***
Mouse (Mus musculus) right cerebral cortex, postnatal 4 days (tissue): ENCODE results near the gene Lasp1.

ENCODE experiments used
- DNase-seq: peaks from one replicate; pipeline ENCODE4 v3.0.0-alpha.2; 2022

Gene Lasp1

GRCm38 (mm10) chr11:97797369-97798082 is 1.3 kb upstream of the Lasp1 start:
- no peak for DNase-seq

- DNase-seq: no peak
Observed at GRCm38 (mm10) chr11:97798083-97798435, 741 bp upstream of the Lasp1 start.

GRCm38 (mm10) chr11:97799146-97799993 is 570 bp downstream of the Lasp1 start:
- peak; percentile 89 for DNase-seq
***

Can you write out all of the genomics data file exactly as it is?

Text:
Mouse (Mus musculus) right cerebral cortex, postnatal 4 days (tissue): ENCODE results near the gene Lasp1.

ENCODE experiments used
- DNase-seq: peaks from one replicate; pipeline ENCODE4 v3.0.0-alpha.2; 2022

Gene Lasp1

GRCm38 (mm10) chr11:97797369-97798082 is 1.3 kb upstream of the Lasp1 start:
- no peak for DNase-seq

- DNase-seq: no peak
Observed at GRCm38 (mm10) chr11:97798083-97798435, 741 bp upstream of the Lasp1 start.

GRCm38 (mm10) chr11:97799146-97799993 is 570 bp downstream of the Lasp1 start:
- peak; percentile 89 for DNase-seq